we are saying that the E and the D or the C and the F are connected in this special way and that the C and the D or the E and the F are not.

Usually, we have reason to consider only some of the possible ways of analyzing a given set of notes into lines. We may, however, wish to consider different parsings of the same notes for different purposes. Lines, in fact, can be of a number of different types. As Westergaard says (ITT, p. 289):

There are different kinds of reasons for understanding one note as connected another and, hence, there are different kinds of lines. Where a series of notes is played by a single instrument or sung by one voice, we speak of an instrumental or vocal line, for example, the clarinet line or the tenor line. When a series of notes maintains the same registral [i.e. pitch-space order] relations to the other notes present, we speak of a registral line, for example the top line or the middle line. [Footnote concerning the ambiguity of terms like "alto line" omitted.] Finally, when a series of notes forms a [time-]span and pitch structure that gives us a way of understanding other notes in terms of that structure, we speak of a structural line.

These categories, incidentally, are not disjoint. In fact, since a line itself is a way of understanding notes, we could even regard the category of structural lines as encompassing all other types, including the first two mentioned above.

Not only are these categories not disjoint, but lines of the various types are frequently involved in complex dependence relationships. For example, we understand instrumental lines such as

(from Beethoven, Symphony No. 8 ) in terms of the “pseudo-structural lines”

which, in turn, we understand in terms of the “real” structural lines

(The question of how we understand the lines in this way will of course have to await future posts.)

Contrast with harmonic theory

Westergaardian theory makes virtually no a priori assumptions about musical texture (i.e. how many lines, of what types, are unfolding at once during a composition). All that Westergaard says is:

[W]e can conceive of a piece of music as being made up of two or more such lines unfolding simultaneously.

(ITT, p. 29.) (One point that, unfortunately, is not emphasized in ITT, but which I think needs stressing, is this: lines, like the notes of which they are made, are associated with time-spans. Thus, some lines may have longer durations than others; there is no a priori assumption that the texture should somehow remain constant. Some lines may extend through an entire composition; but a line could also theoretically consist of a single note.)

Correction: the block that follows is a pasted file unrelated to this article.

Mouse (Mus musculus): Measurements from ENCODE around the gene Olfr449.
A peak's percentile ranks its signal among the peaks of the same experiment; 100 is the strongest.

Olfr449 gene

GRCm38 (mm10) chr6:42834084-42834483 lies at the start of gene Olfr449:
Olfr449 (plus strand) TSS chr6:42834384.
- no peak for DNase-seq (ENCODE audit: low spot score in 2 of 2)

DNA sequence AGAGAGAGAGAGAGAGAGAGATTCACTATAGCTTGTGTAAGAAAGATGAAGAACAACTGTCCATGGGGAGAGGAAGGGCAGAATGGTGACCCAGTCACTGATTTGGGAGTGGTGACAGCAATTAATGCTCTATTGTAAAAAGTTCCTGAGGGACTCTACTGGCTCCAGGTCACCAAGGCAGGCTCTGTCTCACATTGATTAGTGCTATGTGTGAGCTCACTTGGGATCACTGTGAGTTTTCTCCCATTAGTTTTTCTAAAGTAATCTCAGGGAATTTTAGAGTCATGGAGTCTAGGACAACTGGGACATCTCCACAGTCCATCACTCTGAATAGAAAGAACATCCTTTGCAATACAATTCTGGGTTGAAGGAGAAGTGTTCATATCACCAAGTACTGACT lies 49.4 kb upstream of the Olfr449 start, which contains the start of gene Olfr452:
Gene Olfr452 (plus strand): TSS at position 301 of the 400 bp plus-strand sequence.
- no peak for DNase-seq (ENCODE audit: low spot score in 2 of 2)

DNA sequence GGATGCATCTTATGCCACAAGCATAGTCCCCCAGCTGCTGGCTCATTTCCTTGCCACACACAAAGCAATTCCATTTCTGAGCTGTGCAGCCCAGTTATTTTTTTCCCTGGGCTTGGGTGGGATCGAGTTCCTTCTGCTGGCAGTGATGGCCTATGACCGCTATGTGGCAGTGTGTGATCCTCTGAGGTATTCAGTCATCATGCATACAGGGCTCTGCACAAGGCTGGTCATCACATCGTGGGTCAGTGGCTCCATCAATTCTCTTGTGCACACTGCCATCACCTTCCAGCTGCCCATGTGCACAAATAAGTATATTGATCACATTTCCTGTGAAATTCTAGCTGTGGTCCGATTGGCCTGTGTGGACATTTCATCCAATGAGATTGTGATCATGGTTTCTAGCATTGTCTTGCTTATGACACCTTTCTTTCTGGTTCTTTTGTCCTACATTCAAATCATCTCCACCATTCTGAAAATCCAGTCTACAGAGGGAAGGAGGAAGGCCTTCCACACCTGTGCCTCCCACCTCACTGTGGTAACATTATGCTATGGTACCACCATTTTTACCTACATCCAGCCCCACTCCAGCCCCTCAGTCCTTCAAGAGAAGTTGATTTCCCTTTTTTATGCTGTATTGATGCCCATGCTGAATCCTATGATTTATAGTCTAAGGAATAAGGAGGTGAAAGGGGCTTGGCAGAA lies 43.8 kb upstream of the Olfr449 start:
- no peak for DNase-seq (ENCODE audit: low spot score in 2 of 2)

Furthermore, lines do not have to be of a particular type (e.g. structural, as opposed to instrumental) in order for Westergaardian theory to apply to them; you may (and, ultimately, must) begin a Westergaardian analysis of an orchestral passage, for instance, by looking directly at the individual instrumental lines — lines to which Westergaardian theory already applies in its full official formality. This should be contrasted with traditional “harmony-and-voice-leading” theory, which operates in the setting of a four-part texture, into which all other textures must (by some voodoo magic that is never quite specified) be transformed.

As noted above, however, the most important difference between Westergaardian theory and harmonic theory is the mere fact that Westergaardian theory views music as being composed of lines in the first place. Harmonic theory, on the other hand, views music as being composed of chords — simultaneities consisting of three or more notes. Although harmonic theorists acknowledge the existence of linear structures in music, for them the chord, not the line, is the fundamental note-generating entity; lines are then the epiphenomenal byproducts of chord progressions. The Westergaardian theorist views the situation is exactly the opposite way: lines are where notes are generated, and chords are the result of more than one line unfolding at the same time. This may be illustrated visually as follows:

In neither model is it a question of “slighting” one dimension or the other; both vertical and horizontal are present in both theories. The question is, rather, which dimension comes first; that is, to which dimension do notes themselves belong?

The distinction is readily apparent in the way that compositional exercises are conceived. In the harmony/voice-leading model, the task is to construct a progression of chords, taking care that the horizontal connections between notes obey certain rules (e.g. retention of common tones, no parallel 5ths, etc.). In the Westergaardian model, the task is to construct a complex of simultaneous lines, taking care that the vertical coincidences between notes obey certain rules (e.g. in first species intervals must be consonant; no parallel 5ths, etc.). In both models, one dimension is where “creation” occurs, and the other imposes constraints; the two models differ as to which is which.